Here're two surprising statistics as we acknowledge 125 years of Suffrage in New Zealand. Only 5% of classical concerts worldwide have a single note composed by women, and 93% of conductors are male.
Statistics such as these have affected musicians such as New Zealand conductor Tianyi Lu, who admits becoming a conductor had not occurred to her because she had seen so few women go before her.
"I was not even considering it as a possibility because I’d not seen a professional woman on the podium until I went to Europe." she says. "The fact there weren't any role models meant I'd crossed that option out."
"There is also a lot of resistance in the conducting world. The whole thing started when one (prominent) conductor said a pretty girl on the podium is distracting. That really concerns me because it’s still happening from these really well-known figures in the music world."
"I’m at the beginning of my career and I try not to let that concern me too much; you try and focus on the music and the work that you do, but it is in your face and you’re dealing with it every day."
Tianyi Lu will conduct the Auckland Philharmonia Orchestra concert A Woman's Place on Thursday 29 November at the Auckland Town Hall - (the day after the 125th anniversary of when New Zealand women voted for the first time). And in contrast to the statistics, A Woman's Place has a 100% female-composed programme.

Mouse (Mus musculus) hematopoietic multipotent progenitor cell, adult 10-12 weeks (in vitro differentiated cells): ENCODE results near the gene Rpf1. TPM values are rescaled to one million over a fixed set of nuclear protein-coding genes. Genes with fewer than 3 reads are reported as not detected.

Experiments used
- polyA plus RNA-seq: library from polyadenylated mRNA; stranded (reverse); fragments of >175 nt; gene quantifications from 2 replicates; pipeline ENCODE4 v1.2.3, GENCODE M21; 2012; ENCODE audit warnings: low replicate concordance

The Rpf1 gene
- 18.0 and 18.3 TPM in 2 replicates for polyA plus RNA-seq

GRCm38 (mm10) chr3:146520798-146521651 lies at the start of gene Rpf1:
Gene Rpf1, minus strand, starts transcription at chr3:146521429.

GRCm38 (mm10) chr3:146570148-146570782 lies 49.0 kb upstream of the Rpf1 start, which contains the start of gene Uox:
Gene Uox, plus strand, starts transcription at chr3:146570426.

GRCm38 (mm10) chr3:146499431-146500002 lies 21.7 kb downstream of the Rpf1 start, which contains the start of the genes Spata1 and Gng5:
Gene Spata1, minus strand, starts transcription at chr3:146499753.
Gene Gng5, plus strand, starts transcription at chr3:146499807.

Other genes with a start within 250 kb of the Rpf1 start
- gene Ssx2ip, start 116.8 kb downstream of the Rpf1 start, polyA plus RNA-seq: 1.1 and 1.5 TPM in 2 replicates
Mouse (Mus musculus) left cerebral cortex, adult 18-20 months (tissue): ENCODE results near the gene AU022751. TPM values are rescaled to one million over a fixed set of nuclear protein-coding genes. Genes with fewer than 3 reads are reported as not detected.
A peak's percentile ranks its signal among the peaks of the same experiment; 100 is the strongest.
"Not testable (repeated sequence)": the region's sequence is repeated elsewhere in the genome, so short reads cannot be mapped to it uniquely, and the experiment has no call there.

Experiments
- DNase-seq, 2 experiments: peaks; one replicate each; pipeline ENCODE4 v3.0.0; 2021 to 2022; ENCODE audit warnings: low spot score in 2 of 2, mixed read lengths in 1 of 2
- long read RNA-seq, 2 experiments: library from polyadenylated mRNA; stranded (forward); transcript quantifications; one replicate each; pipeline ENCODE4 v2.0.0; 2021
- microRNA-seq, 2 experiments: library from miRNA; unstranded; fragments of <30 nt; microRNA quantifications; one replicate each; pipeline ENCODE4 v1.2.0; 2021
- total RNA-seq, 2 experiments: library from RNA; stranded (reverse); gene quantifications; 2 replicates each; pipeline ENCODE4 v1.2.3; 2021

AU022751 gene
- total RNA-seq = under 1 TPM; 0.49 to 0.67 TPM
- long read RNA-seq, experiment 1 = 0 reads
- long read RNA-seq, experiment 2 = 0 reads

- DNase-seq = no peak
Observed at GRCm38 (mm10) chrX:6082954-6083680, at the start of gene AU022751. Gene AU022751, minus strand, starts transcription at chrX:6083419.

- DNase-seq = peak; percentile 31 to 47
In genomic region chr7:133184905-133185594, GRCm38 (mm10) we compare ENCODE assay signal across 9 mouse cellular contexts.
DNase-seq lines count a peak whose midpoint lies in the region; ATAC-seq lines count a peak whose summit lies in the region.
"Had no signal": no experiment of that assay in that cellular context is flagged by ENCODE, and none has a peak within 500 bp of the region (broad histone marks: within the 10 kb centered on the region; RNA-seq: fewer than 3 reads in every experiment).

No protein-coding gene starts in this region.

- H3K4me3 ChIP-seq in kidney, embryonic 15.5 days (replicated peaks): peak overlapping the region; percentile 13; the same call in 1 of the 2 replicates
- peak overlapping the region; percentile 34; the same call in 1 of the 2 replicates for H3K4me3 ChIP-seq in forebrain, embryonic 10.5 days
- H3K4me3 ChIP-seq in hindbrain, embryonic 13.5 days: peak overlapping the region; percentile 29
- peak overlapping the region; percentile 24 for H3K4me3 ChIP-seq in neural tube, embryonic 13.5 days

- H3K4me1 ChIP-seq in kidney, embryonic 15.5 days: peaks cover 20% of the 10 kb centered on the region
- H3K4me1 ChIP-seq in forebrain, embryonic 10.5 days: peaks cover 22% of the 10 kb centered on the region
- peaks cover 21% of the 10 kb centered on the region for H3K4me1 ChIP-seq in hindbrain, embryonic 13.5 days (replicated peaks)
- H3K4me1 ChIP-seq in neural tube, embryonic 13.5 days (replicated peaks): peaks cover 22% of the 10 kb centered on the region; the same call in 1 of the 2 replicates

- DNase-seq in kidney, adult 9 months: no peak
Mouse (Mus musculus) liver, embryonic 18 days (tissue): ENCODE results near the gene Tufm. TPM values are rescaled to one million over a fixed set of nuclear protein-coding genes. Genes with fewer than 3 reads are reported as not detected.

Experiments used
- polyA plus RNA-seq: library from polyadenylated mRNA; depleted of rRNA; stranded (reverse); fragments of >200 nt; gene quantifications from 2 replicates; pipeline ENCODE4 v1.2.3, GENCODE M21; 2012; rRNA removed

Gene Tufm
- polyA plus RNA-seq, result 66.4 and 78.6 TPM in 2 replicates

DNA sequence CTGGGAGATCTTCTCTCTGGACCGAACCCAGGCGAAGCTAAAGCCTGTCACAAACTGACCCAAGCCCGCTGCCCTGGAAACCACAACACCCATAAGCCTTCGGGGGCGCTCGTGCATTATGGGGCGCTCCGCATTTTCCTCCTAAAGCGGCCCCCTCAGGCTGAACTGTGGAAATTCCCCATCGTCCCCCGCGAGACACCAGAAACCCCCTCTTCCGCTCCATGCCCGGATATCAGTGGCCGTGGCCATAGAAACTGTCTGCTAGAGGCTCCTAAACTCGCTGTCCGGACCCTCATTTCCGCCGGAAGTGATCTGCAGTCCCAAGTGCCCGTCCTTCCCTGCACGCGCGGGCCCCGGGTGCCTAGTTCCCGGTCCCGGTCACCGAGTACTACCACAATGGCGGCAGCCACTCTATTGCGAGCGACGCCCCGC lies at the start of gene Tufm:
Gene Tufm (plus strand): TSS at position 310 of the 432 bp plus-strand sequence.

Works by Ethyl Smyth, sit alongside New Zealanders Gillian Whitehead, Claire Cowan and Salina Fisher and there'll be a performance of Clara Schumann's Piano Concerto with New Zealand pianist Modi Deng as soloist.
APO Artistic Administrator Frances Moore describes Schumann's Concerto as "Fantastically expressive. It certainly deserves more outings in the concert hall. (Clara) started writing it at 14. You wonder, if she'd pursued this (composing) where would it have gone?"
For Frances Moore, one of the most exciting things about A Woman's Place is the opportunity to bring together a lot of New Zealand talent. The concert will feature New Zealand musician Tiny Ruins with guest soloists Amalia Hall (violin) and Modi Deng (piano) and contributions from prominent New Zealand women, including Selina Tusitala Marsh, Georgina Beyer and Dr Siouxsie Wiles.
"It's a night of celebrating these wonderful wahine toa," says Moore. "There's so much to be proud of. I think it will be an extraordinary evening."
RNZ Concert's Clarissa Dunn will present the concert and Moore says there will be something for everyone.
For Tianyi Lu, it's an event that could become the norm. "I hope the next generation would not even think twice about coming to a concert and seeing a woman on the podium," she says.